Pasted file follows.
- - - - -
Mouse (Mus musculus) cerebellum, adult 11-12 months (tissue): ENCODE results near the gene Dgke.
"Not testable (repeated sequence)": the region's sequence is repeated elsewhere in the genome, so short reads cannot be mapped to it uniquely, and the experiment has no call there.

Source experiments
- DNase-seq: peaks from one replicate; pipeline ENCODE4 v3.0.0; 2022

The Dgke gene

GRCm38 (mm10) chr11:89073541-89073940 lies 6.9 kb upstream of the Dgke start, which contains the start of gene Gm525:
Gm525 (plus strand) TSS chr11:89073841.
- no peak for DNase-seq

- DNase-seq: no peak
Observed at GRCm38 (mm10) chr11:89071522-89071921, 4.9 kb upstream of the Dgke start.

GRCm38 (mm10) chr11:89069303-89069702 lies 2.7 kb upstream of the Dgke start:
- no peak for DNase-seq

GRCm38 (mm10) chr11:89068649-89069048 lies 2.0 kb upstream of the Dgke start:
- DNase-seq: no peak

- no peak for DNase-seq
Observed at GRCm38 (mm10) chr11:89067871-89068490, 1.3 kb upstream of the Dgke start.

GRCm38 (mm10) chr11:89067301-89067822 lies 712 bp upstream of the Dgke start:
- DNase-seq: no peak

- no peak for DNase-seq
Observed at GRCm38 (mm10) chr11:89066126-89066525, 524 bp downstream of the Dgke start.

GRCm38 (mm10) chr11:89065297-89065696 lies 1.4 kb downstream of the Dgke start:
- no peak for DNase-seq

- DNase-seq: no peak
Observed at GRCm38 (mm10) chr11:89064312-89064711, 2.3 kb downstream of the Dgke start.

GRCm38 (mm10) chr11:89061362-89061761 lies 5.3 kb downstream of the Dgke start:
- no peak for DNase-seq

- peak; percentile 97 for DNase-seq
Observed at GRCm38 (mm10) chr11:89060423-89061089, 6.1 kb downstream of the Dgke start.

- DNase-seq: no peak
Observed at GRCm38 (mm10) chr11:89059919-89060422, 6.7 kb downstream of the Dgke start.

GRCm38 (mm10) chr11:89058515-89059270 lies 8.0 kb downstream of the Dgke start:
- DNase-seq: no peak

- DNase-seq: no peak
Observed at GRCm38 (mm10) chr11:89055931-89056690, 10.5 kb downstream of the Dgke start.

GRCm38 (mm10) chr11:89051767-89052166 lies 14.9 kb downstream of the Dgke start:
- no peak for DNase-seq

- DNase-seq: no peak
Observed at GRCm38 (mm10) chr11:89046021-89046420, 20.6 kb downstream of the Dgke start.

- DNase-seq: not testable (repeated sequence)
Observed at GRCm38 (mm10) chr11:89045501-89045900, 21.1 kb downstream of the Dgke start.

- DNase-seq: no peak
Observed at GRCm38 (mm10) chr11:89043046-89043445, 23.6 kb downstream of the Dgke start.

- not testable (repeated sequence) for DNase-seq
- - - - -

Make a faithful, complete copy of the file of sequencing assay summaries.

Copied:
Mouse (Mus musculus) cerebellum, adult 11-12 months (tissue): ENCODE results near the gene Dgke.
"Not testable (repeated sequence)": the region's sequence is repeated elsewhere in the genome, so short reads cannot be mapped to it uniquely, and the experiment has no call there.

Source experiments
- DNase-seq: peaks from one replicate; pipeline ENCODE4 v3.0.0; 2022

The Dgke gene

GRCm38 (mm10) chr11:89073541-89073940 lies 6.9 kb upstream of the Dgke start, which contains the start of gene Gm525:
Gm525 (plus strand) TSS chr11:89073841.
- no peak for DNase-seq

- DNase-seq: no peak
Observed at GRCm38 (mm10) chr11:89071522-89071921, 4.9 kb upstream of the Dgke start.

GRCm38 (mm10) chr11:89069303-89069702 lies 2.7 kb upstream of the Dgke start:
- no peak for DNase-seq

GRCm38 (mm10) chr11:89068649-89069048 lies 2.0 kb upstream of the Dgke start:
- DNase-seq: no peak

- no peak for DNase-seq
Observed at GRCm38 (mm10) chr11:89067871-89068490, 1.3 kb upstream of the Dgke start.

GRCm38 (mm10) chr11:89067301-89067822 lies 712 bp upstream of the Dgke start:
- DNase-seq: no peak

- no peak for DNase-seq
Observed at GRCm38 (mm10) chr11:89066126-89066525, 524 bp downstream of the Dgke start.

GRCm38 (mm10) chr11:89065297-89065696 lies 1.4 kb downstream of the Dgke start:
- no peak for DNase-seq

- DNase-seq: no peak
Observed at GRCm38 (mm10) chr11:89064312-89064711, 2.3 kb downstream of the Dgke start.

GRCm38 (mm10) chr11:89061362-89061761 lies 5.3 kb downstream of the Dgke start:
- no peak for DNase-seq

- peak; percentile 97 for DNase-seq
Observed at GRCm38 (mm10) chr11:89060423-89061089, 6.1 kb downstream of the Dgke start.

- DNase-seq: no peak
Observed at GRCm38 (mm10) chr11:89059919-89060422, 6.7 kb downstream of the Dgke start.

GRCm38 (mm10) chr11:89058515-89059270 lies 8.0 kb downstream of the Dgke start:
- DNase-seq: no peak

- DNase-seq: no peak
Observed at GRCm38 (mm10) chr11:89055931-89056690, 10.5 kb downstream of the Dgke start.

GRCm38 (mm10) chr11:89051767-89052166 lies 14.9 kb downstream of the Dgke start:
- no peak for DNase-seq

- DNase-seq: no peak
Observed at GRCm38 (mm10) chr11:89046021-89046420, 20.6 kb downstream of the Dgke start.

- DNase-seq: not testable (repeated sequence)
Observed at GRCm38 (mm10) chr11:89045501-89045900, 21.1 kb downstream of the Dgke start.

- DNase-seq: no peak
Observed at GRCm38 (mm10) chr11:89043046-89043445, 23.6 kb downstream of the Dgke start.

- not testable (repeated sequence) for DNase-seq